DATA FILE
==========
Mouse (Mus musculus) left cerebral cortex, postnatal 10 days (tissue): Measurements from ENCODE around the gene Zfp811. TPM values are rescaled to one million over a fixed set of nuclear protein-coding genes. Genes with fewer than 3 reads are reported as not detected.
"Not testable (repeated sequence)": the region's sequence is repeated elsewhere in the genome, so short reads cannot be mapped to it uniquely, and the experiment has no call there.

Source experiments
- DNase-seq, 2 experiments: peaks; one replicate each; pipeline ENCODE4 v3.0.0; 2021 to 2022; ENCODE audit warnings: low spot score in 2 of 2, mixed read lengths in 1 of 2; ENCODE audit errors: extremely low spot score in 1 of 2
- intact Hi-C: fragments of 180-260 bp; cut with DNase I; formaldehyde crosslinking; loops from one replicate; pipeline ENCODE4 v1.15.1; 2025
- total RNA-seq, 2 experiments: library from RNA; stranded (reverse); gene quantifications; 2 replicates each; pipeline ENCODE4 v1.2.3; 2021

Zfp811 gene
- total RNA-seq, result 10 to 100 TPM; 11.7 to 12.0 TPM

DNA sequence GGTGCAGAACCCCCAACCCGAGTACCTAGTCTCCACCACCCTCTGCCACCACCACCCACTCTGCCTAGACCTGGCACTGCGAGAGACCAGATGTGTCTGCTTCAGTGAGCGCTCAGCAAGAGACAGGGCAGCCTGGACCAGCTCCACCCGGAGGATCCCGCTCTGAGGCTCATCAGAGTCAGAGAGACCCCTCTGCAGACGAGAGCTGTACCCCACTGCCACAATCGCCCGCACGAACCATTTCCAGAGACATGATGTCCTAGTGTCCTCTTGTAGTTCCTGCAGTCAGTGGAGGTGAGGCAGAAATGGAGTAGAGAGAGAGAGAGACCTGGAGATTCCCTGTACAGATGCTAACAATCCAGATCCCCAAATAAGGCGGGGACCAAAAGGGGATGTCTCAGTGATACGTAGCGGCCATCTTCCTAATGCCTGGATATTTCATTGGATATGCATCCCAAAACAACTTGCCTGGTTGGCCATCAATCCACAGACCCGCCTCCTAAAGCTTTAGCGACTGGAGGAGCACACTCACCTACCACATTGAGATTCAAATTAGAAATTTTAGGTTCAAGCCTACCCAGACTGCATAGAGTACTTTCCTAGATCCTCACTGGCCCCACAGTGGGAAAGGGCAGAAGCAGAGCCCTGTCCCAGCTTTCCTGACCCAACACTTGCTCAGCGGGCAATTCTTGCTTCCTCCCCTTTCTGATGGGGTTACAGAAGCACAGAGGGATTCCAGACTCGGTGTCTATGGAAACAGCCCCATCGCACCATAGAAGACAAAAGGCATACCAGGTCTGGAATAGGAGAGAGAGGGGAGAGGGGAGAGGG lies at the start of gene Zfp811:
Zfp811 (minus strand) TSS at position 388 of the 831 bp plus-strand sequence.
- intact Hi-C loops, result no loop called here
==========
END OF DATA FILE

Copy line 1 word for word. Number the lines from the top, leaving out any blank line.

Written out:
Mouse (Mus musculus) left cerebral cortex, postnatal 10 days (tissue): Measurements from ENCODE around the gene Zfp811. TPM values are rescaled to one million over a fixed set of nuclear protein-coding genes. Genes with fewer than 3 reads are reported as not detected.